King George II of Great Britain and Ireland

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Part 1: King-in-waiting

George II was King of Great Britain and Ireland for 33 years during the turbulent 18th Century.

England's King George II

He was born on Oct. 30, 1683, at Schloss Herrenhausen, Hanover. His father was also named George, and his mother was named Sophia Dorothea. Two years after George was born, his parents had another child, who was named after her mother.

George began his education at an early age, learning English and German and Italian, in addition to genealogy and military history.

George's parents divorced in 1694, and his mother was sent to the Castle of Ahlden to live effectively in prison. George probably did not see his mother again.

George's grandfather was the Elector of Hanover. When he died in 1698, George's father assumed that position. Two years later, England underwent a succession crisis of sorts when the only surviving son of that country's heir apparent, Anne, died. In 1701, the Government of England enacted the Act of Settlement, which stipulated that Anne would be succeeded on the throne by her closest living Protestant relative, which was Sophia, George's grandmother, who was also , the daughter of Elizabeth Stuart and the granddaughter of England's King James I. A great many in England and Scotland did not want a person of the Catholic faith on the throne and were willing to accept someone of Continental birth (since the Act of Settlement referred to Sophia's heirs as well and her children were born in Germany). Anne wasn't queen in 1701, but she become so the following year when King William III died.

Caroline of Ansbach

In 1705, George and his sister and his parents were made British subjects. In that same year, George met Caroline of Ansbach. He disguised himself so that she wouldn't know his status. They liked each other very much and were married later that year, at Herrenhausen, in Hanover. She was known as Caroline; her full name was Wilhelmina Charlotte Caroline.

Their first child, Frederick Louis, was born in 1707. That same year, Caroline contracted smallpox. George refused to leave her and caught smallpox himself. They both survived.

The War of the Spanish Succession was raging in Europe, and George joined the army, fighting at one of the decisive battles of the war, the Battle of Oudenaarde, a victory for the coalition of Austria, the Dutch Republic, and Great Britain, allied against France. The British commander, the Duke of Marlborough, complimented George for his valor during the battle.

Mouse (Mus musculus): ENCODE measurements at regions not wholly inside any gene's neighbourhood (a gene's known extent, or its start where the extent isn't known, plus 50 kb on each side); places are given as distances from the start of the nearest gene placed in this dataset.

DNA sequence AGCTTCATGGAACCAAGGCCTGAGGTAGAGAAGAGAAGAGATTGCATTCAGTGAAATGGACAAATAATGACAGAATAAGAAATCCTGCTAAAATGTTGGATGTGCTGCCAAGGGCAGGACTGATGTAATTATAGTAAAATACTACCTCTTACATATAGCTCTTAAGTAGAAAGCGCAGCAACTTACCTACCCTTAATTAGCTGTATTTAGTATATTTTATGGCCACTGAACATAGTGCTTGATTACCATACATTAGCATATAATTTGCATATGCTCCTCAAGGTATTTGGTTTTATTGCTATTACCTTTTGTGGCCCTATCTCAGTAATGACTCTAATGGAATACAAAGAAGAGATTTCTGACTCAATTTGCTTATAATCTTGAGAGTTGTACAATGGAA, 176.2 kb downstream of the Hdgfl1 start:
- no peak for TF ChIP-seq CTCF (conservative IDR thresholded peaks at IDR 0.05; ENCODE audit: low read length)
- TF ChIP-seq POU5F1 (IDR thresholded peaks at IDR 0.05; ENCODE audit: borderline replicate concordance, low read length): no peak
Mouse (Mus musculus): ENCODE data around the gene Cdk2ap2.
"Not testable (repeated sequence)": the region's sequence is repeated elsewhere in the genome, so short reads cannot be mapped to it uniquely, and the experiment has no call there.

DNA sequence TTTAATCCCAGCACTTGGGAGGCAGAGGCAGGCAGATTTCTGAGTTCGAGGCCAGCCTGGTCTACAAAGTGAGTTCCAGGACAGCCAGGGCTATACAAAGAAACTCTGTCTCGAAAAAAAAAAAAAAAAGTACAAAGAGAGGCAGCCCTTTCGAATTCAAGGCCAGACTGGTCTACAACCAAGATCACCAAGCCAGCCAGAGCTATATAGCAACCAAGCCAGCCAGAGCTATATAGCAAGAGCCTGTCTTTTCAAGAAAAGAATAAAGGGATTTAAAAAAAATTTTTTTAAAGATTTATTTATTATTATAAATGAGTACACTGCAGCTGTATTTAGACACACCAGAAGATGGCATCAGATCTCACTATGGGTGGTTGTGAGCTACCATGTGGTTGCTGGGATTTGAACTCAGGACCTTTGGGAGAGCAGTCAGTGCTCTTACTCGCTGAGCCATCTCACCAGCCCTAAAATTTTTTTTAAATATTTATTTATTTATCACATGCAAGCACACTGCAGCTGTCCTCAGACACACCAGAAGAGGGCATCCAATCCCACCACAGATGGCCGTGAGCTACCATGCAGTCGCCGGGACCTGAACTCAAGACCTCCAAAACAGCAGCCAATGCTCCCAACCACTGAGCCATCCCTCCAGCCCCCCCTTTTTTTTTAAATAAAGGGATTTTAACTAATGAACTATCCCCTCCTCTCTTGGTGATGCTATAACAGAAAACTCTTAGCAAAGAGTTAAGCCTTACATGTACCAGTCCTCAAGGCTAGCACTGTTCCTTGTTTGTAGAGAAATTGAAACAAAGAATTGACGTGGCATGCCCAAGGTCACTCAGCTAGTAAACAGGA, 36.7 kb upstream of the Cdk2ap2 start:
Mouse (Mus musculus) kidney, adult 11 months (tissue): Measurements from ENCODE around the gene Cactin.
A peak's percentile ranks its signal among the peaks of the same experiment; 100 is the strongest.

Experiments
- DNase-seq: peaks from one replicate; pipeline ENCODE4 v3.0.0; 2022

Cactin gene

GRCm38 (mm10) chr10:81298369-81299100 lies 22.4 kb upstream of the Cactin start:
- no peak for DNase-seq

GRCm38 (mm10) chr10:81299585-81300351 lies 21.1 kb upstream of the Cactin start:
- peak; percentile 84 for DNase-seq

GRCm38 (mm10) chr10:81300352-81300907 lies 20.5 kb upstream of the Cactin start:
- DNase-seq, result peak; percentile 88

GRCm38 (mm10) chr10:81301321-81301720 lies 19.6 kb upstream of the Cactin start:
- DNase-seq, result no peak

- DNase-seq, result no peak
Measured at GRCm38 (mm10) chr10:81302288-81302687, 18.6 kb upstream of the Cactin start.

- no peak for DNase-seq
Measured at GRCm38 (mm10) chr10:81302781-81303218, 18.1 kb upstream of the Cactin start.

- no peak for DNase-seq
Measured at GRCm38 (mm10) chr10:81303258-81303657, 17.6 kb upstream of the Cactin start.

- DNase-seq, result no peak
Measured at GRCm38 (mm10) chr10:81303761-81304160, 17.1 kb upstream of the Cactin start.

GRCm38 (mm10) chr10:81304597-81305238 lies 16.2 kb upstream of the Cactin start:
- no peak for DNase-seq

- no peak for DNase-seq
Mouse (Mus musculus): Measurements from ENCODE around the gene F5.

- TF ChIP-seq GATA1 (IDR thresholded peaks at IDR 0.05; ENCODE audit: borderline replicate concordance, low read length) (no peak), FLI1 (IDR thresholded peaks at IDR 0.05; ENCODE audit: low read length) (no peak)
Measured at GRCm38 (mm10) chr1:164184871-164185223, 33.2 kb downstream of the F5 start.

George and Caroline had three more children, all daughters: Anne (born 1709), Amelia (born 1711), and Caroline (born 1713).

In 1714, Queen Anne died. Sophia of Hanover, young George's grandmother, had died a few months before Anne did, so George's father became King George I. Young George sailed with his father to England in September, and father named son Prince of Wales and Earl of Chester. Young George's wife and daughters joined him in England in October, the month in which King George I was crowned; their son, Frederick, remained in Hanover.

The Old Pretender

James Stuart, later known as the "Old Pretender," still had many powerful allies in England and Scotland. In 1715, a number of these people, led by the Scottish nobleman Lord Mar, declared their case to have the realm ruled by King James III and resorted to violence to press their case. The Duke of Argyll led the king's defense. A couple of English victories later, the first Jacobite uprising was in trouble. James arrived from exile in France but didn't make much of a difference in pursuing his fortunes and returned to France the following year. English forces had prevailed at Sheriffmuir, effectively ending the rebellion. (A small Scottish incursion into northern England amounted to little and ended in defeat at Preston.) Meanwhile, King George's government had arrested the leaders of the rebellion and sentenced them to death, after being convicted at trial of treason. The 1717 Indemnity Act issued pardons for most of the rebellion leaders; an exception was Clan Gregor, one of whom was Rob Roy MacGregor.

The year 1717 was one of highs and lows for the Prince of Wales. He and Caroline welcome another son, George, into the world in November. However, Prince George quarreled with his father over the man that the king had named as a godparent for the baby boy, and a rift developed between them that, for the most part, lasted the rest of the king's life.

British forces were involved in yet another war, the War of the Quadruple Alliance, against Spain. In 1719, Spanish troops landed in northern England in an attempt to once again put a Stuart descendant on the throne. Again, British troops were victorious.

The following year, Prince George and his father and several hundred other people lost a great deal money in the South Sea Bubble, a stock price share crash that also resulted in the removal of a number of the King's cabinet. It was Robert Walpole, the new First Minister, who urged the king and the Prince of Wales to reconcile.

George and Caroline had three more children during the next few years: William (born in 1721), Mary (born in 1723), and Louisa (born in 1724). Caroline continued to be a strong influence on her husband, championing the cause of Walpole and his policies and supporters.

Next page > On the Throne > Page 1 2

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